The past and the future of Android R class
The past and the future of Android R class

​​​Every Android application contains some resources like localized strings, icons, screen layouts, or navigation targets. And every native Android application accesses these resources using Android’s retrieval mechanism based on resource IDs listed in R class. Let’s deep dive into the world of almighty R to see whether there are any gotchas or possible improvements. Spoiler alert: There are!

What is a R class?

Android application resources are placed in a directory structure under res root (do not confuse that with Java application’s resources directory) but may differ in a format. Icons and layouts are placed in their individual files, but strings might (or might not) be stored all in a single file and navigation targets are part of much richer content of navigation graphs.

Nevertheless, all application resources have an unique resource ID generated by aapt tool during compilation. All resource IDs are listed in a Java class with a simple name—R. For each resource type, there is a nested class with the resource type name (e.g., R.string for string resources), and for each resource of that type, there is a static integer (e.g., R.string.app_name).

This resource retrieval mechanism is heavily used in many parts of Android SDK and is optimized for performance. Unfortunately, it is not optimized for developer happiness and safety. As all resource IDs are of type Int, one can easily use a string resource ID to retrieve an icon which won’t end up well.

Let’s focus now on how the R class is generated and used by the rest of the application code.

The origins

Since the first public Android release in 2008, the principle of resource retrieval has stayed the same. Before the application code gets compiled, all resources under the res directory must be found, the R class source code is then  generated and merged with the rest of application source code. Once done, the application code can reference resources IDs of R class like any other code.

At that time, it was the responsibility of Android Development Tools (ADT) Plugin to initiate aapt, generate the source file, merge it with other application source files and compile them together.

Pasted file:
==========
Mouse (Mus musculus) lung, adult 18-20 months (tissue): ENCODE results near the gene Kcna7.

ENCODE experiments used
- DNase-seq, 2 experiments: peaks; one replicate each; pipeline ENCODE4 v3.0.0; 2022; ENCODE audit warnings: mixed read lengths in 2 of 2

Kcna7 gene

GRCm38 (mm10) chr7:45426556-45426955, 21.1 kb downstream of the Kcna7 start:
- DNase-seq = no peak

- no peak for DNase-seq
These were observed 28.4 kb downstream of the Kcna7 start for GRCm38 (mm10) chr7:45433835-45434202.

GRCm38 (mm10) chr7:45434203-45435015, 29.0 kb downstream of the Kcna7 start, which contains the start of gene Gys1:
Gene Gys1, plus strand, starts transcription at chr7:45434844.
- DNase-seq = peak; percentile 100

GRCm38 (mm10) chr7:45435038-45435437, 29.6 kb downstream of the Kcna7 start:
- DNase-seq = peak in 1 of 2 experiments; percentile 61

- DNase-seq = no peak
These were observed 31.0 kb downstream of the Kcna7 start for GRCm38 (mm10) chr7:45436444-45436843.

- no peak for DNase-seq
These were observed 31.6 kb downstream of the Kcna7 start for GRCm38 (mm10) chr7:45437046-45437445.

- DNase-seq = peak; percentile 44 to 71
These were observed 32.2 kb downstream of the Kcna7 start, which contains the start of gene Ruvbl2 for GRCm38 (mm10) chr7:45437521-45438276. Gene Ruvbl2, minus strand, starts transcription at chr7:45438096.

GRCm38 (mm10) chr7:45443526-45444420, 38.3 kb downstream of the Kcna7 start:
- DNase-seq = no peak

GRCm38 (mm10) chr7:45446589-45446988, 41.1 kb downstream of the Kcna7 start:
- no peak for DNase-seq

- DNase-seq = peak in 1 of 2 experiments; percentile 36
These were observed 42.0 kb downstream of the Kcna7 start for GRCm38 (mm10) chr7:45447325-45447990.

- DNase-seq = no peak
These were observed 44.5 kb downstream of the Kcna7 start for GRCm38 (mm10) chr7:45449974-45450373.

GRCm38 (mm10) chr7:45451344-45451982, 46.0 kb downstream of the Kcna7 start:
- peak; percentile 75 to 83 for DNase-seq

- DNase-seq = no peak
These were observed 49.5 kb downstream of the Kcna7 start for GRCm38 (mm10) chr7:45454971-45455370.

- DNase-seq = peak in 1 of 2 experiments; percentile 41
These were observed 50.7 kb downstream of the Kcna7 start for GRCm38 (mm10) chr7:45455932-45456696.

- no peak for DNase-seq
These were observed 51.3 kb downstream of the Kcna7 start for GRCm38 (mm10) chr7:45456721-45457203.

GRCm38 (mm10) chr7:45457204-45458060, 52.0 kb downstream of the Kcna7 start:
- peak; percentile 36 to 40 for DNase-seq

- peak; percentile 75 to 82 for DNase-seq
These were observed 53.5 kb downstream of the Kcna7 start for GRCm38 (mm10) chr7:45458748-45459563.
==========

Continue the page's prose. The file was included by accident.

public final class R {
    public static final class string {
        public static final int cancel = 17039360;
        public static final int copy = 17039361;
        public static final int cut = 17039363;
        public static final int no = 17039369;
        public static final int ok = 17039370;
        public static final int paste = 17039371;
        public static final int yes = 17039379;

    public static final class layout {
        public static final int activity_list_item = 17367040;
        public static final int list_content = 17367060;
        public static final int preference_category = 17367042;
        public static final int select_dialog_item = 17367057;

    public static final class drawable {
        public static final int btn_default = 17301508;
        public static final int btn_dialog = 17301527;
        public static final int btn_dropdown = 17301510;
        public static final int btn_minus = 17301511;
        public static final int btn_plus = 17301512;
        public static final int checkbox_off_background = 17301519;
        public static final int checkbox_on_background = 17301520;
        public static final int divider_horizontal_bright = 17301522;

The first versions of appt were generating all resource IDs in R class as constants (public static final int in Java). This appears to be very bad for build performance of modularized projects that have multiple library modules. Actual values of resource IDs in these modules might collide and as a result all library modules had to be recompiled more frequently. So from ADT version 14 the library module’s R classes have their fields generated as public static int (non-final), but the leaf application modules kept their fields as final since no other modules depend on them.

This change was quite an issue at that time since Java’s switch statements require compile time constants and one cannot use a library module resource ID as a statement value. But with Kotlin’s when expression this isn’t an issue anymore.

Gradle times

At Google I/O 2014, Android Studio with Gradle-based build system was announced as a replacement for ADT and Ant-based build. But since R class code generation is done by the aapt tool, not much has changed in the way resource IDs are generated and consumed.

Elephant in the build

As projects grow, their R classes grow too. It was around 2017 when some bigger development teams realized that the R classes grow much faster. Elin Nilsson in her talk about app modularization mentioned that in their 1,2 million LoC codebase the generated R classes together would sum up to 56 million LoC that need to be compiled and dexed on every clean build.

Wait, what? Do I actually have millions of unique resources in my modularized app? Of course not! The main reason why the R classes are so huge is that they contain duplicates. R classes are generated for every module of your build and the module specific R classes include references to all resources of its transitive dependencies.